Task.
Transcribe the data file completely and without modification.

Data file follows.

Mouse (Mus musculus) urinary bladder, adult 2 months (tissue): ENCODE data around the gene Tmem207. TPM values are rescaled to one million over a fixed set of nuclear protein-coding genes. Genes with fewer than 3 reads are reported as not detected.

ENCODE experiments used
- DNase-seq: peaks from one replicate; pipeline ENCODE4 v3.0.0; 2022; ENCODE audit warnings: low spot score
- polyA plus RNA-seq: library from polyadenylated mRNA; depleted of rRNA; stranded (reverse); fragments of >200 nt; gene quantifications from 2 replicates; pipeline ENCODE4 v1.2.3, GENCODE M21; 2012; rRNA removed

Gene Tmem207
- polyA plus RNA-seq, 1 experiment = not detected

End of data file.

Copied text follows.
Mouse (Mus musculus) urinary bladder, adult 2 months (tissue): ENCODE data around the gene Tmem207. TPM values are rescaled to one million over a fixed set of nuclear protein-coding genes. Genes with fewer than 3 reads are reported as not detected.

ENCODE experiments used
- DNase-seq: peaks from one replicate; pipeline ENCODE4 v3.0.0; 2022; ENCODE audit warnings: low spot score
- polyA plus RNA-seq: library from polyadenylated mRNA; depleted of rRNA; stranded (reverse); fragments of >200 nt; gene quantifications from 2 replicates; pipeline ENCODE4 v1.2.3, GENCODE M21; 2012; rRNA removed

Gene Tmem207
- polyA plus RNA-seq, 1 experiment = not detected